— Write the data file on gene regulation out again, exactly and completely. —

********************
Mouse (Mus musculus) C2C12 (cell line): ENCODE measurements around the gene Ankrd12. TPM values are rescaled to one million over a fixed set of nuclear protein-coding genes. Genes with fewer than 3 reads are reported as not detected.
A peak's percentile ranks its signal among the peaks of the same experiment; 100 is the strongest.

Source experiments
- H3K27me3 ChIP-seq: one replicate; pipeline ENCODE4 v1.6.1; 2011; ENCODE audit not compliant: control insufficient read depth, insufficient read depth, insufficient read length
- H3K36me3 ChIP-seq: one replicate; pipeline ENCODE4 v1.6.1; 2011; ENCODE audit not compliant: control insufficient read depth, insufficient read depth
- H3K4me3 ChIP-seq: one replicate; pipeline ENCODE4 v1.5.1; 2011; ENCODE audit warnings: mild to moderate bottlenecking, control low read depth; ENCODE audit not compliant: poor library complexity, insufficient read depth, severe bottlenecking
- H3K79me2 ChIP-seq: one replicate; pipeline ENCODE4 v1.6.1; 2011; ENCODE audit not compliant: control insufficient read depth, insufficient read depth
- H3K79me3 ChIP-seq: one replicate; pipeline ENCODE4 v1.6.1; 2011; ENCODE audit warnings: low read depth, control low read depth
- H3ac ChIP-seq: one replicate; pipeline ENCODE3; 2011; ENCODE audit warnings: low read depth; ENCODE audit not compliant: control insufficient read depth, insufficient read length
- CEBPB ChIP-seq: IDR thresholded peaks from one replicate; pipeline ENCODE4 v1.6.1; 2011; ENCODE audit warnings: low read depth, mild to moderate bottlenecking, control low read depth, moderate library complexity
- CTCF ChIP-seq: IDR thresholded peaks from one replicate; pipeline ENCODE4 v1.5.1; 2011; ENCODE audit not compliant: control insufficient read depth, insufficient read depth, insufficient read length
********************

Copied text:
Mouse (Mus musculus) C2C12 (cell line): ENCODE measurements around the gene Ankrd12. TPM values are rescaled to one million over a fixed set of nuclear protein-coding genes. Genes with fewer than 3 reads are reported as not detected.
A peak's percentile ranks its signal among the peaks of the same experiment; 100 is the strongest.

Source experiments
- H3K27me3 ChIP-seq: one replicate; pipeline ENCODE4 v1.6.1; 2011; ENCODE audit not compliant: control insufficient read depth, insufficient read depth, insufficient read length
- H3K36me3 ChIP-seq: one replicate; pipeline ENCODE4 v1.6.1; 2011; ENCODE audit not compliant: control insufficient read depth, insufficient read depth
- H3K4me3 ChIP-seq: one replicate; pipeline ENCODE4 v1.5.1; 2011; ENCODE audit warnings: mild to moderate bottlenecking, control low read depth; ENCODE audit not compliant: poor library complexity, insufficient read depth, severe bottlenecking
- H3K79me2 ChIP-seq: one replicate; pipeline ENCODE4 v1.6.1; 2011; ENCODE audit not compliant: control insufficient read depth, insufficient read depth
- H3K79me3 ChIP-seq: one replicate; pipeline ENCODE4 v1.6.1; 2011; ENCODE audit warnings: low read depth, control low read depth
- H3ac ChIP-seq: one replicate; pipeline ENCODE3; 2011; ENCODE audit warnings: low read depth; ENCODE audit not compliant: control insufficient read depth, insufficient read length
- CEBPB ChIP-seq: IDR thresholded peaks from one replicate; pipeline ENCODE4 v1.6.1; 2011; ENCODE audit warnings: low read depth, mild to moderate bottlenecking, control low read depth, moderate library complexity
- CTCF ChIP-seq: IDR thresholded peaks from one replicate; pipeline ENCODE4 v1.5.1; 2011; ENCODE audit not compliant: control insufficient read depth, insufficient read depth, insufficient read length